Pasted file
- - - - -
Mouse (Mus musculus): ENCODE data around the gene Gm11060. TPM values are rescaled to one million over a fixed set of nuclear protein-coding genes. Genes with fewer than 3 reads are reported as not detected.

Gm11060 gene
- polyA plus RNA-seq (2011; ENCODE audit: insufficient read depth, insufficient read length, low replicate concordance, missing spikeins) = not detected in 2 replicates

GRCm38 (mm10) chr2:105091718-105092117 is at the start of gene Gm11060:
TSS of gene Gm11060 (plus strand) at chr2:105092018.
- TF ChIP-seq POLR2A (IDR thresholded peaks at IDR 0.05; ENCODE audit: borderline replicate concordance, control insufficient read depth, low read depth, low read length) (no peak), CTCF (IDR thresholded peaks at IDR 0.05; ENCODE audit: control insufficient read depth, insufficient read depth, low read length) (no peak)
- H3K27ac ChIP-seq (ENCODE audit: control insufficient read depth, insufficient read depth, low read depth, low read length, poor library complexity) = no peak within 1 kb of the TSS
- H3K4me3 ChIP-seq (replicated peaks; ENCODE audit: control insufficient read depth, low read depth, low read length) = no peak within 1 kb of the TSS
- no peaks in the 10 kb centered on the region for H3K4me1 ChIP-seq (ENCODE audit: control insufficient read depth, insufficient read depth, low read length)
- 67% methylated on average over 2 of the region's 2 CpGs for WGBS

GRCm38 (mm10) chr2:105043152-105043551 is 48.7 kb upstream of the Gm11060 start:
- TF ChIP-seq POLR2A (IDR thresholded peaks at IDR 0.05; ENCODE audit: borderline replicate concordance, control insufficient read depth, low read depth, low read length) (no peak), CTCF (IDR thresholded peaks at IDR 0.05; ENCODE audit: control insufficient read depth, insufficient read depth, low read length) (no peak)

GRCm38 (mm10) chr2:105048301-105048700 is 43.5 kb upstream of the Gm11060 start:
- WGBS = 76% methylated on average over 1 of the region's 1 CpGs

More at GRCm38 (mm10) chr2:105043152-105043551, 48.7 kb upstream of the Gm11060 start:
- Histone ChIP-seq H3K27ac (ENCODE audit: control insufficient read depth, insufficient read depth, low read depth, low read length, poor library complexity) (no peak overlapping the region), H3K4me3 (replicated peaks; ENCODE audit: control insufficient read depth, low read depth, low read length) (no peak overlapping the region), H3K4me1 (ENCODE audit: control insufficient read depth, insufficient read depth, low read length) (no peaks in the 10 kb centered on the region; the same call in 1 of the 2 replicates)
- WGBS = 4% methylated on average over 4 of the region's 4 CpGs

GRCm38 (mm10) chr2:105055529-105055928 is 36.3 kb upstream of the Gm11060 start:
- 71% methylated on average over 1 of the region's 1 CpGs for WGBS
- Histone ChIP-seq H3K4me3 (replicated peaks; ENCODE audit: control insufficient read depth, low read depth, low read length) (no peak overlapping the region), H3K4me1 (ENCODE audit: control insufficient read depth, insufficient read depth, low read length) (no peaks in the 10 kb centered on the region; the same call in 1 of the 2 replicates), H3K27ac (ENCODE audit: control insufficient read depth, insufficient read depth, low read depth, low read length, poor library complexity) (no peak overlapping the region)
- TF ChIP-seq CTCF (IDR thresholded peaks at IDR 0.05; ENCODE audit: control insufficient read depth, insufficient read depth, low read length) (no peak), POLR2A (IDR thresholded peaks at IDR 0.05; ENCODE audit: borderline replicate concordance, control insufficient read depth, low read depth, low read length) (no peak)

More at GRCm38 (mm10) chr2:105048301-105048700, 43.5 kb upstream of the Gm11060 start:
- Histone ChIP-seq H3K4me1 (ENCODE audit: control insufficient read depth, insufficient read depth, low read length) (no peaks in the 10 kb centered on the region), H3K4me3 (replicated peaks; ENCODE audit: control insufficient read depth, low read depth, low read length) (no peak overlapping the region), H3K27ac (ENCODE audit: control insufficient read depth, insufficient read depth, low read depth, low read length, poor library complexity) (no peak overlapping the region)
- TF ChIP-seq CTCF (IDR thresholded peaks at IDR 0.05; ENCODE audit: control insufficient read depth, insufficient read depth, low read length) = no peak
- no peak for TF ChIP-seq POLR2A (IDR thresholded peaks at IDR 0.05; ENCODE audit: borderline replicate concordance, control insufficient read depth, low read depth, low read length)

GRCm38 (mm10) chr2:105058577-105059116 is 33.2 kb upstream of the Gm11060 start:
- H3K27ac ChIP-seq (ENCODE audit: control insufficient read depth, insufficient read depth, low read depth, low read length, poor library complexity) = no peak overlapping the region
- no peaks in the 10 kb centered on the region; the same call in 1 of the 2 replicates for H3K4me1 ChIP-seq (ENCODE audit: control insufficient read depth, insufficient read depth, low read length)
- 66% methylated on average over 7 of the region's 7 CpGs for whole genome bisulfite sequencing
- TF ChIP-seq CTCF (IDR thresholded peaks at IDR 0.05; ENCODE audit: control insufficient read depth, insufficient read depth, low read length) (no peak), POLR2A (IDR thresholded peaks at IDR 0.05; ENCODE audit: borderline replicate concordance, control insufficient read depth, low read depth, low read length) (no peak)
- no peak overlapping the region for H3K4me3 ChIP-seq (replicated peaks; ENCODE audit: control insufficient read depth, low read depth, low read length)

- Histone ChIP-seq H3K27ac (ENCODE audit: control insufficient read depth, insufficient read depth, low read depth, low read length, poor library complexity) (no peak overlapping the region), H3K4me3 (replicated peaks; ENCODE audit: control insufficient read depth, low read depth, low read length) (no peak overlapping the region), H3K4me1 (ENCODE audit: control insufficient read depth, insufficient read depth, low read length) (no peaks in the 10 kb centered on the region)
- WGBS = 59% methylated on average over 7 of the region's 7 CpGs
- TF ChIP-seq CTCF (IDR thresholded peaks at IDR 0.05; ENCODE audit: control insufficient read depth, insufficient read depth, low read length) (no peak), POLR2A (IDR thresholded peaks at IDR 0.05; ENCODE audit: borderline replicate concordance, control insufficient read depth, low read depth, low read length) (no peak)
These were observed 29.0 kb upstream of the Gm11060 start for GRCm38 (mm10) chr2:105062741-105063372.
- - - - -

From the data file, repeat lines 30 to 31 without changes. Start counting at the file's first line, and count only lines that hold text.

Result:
- TF ChIP-seq CTCF (IDR thresholded peaks at IDR 0.05; ENCODE audit: control insufficient read depth, insufficient read depth, low read length) (no peak), POLR2A (IDR thresholded peaks at IDR 0.05; ENCODE audit: borderline replicate concordance, control insufficient read depth, low read depth, low read length) (no peak)
- no peak overlapping the region for H3K4me3 ChIP-seq (replicated peaks; ENCODE audit: control insufficient read depth, low read depth, low read length)